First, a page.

Whether you simply want to take your Instagram account to the next level or you want to get into the food photography industry, these tips and tricks will be handy and important to think about whenever you are taking photos of food.
Here are just some of the things I have learned as a food photographer for Foodora.
1. Proper Lighting
I know what you are thinking… so basic. However, don’t be deceived, lighting makes or breaks a photo. Bright lighting is not always better lighting. If it’s too sunny out, photos become overexposed, while if it’s too dark, well, we all know the struggles there. Slightly cloudy days actually make the best photography days because clouds disperse the sunlight and make it less harsh.
2. NO FLASH
This is probably one of my biggest pet peeves—when people use flash in dark lighting to take photos of food. If you don’t understand how flash can accentuate photos don’t use it. Flash will reflect poorly off of plates and foods with more shine (a.k.a. butter or oil). In this case, do not follow in Martha Stewart’s footsteps.
3. Tripods are key
Yes they are clunky to carry around and for the average foodie it may be excessive, but if you are looking to get into food photography then I must recommend having a tripod. Having a tripod allows you to a) take photos in more dim lighting by compensating with a lower shutter speed, b) allows you to frame a shot and stage your food, c) reduces noise from a shaky (or caffeinated) hand.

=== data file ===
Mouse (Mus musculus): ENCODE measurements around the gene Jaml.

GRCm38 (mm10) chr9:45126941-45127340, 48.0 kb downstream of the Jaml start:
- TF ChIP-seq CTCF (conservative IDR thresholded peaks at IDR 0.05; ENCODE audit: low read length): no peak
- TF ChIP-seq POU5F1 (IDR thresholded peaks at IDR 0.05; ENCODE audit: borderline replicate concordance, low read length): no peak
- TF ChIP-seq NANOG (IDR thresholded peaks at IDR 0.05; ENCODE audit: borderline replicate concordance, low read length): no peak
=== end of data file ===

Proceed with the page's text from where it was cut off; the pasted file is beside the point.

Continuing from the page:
It’s a delicate balance between placing things perfectly and making it look like it was simply thrown there. Always play around with arrangements and take multiple shots. Always place dishes in odd numbers, it just looks better.
Forget about the the classic overheard shots, that’s overdone. Be sure to play around with different angles and make sure to rotate the dish to find the best angle that highlights all the components.
6. Take Lots of Photos
The worst thing that can ever happen— you realize all your photos are awful. Solution? Take tons. Let’s be real we are in the age of digital photography and SD cards are cheap so take advantage.
7. Be Interactive
There is no other time where someone will say “play with your food”. Bring along a hand model to pick up a sandwich or grab a chip. Add some life into your composition.
8. Play with Depth of Focus
One of my favourite pass times is playing things behind each other and playing with where I focus my shot. For more crisp and sharp photography aim for an aperture of F2.8-3.5, but be very careful where your point of focus is.
9. Get Inspired
Nothing is worse than taking photos of food that a) doesn’t taste good and b) is made by people who don’t care. I always love hearing the backstory behind a dish, behind a restaurant, meet the people who prepared your food and your photos will naturally look to die for.
10. Let the Food Speak for Itself
It may be tempting to add filters to your photos and go crazy on Photoshop, but I believe that the best food photography is left au naturel. Tweek the exposure, brightness, highlights, and shadows, perhaps a bit of contrast too, but other than that, let the food speak for itself. Also, unless the ambience is nice, just focus on the food.
11. Don’t Listen to Your Camera
Cameras may have come along way in the last 20 years, but at the end of the day it is a machine. Although it is more work, I always opt to use manual settings where I can adjust the ISO, aperture and shutter speed to my liking. This way, I get the lighting just the way I want it, as well as the depth of focus. It will take more time, but the results are worth it.